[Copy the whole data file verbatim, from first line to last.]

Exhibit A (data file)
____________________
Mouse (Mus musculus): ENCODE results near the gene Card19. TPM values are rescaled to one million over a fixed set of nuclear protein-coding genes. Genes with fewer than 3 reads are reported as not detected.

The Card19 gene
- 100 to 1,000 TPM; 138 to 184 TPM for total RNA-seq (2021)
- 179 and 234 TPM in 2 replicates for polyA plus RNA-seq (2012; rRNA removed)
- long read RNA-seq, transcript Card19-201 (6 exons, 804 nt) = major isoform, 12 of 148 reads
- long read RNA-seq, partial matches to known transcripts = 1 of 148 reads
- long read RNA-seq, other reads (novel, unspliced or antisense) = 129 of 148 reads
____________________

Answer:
Mouse (Mus musculus): ENCODE results near the gene Card19. TPM values are rescaled to one million over a fixed set of nuclear protein-coding genes. Genes with fewer than 3 reads are reported as not detected.

The Card19 gene
- 100 to 1,000 TPM; 138 to 184 TPM for total RNA-seq (2021)
- 179 and 234 TPM in 2 replicates for polyA plus RNA-seq (2012; rRNA removed)
- long read RNA-seq, transcript Card19-201 (6 exons, 804 nt) = major isoform, 12 of 148 reads
- long read RNA-seq, partial matches to known transcripts = 1 of 148 reads
- long read RNA-seq, other reads (novel, unspliced or antisense) = 129 of 148 reads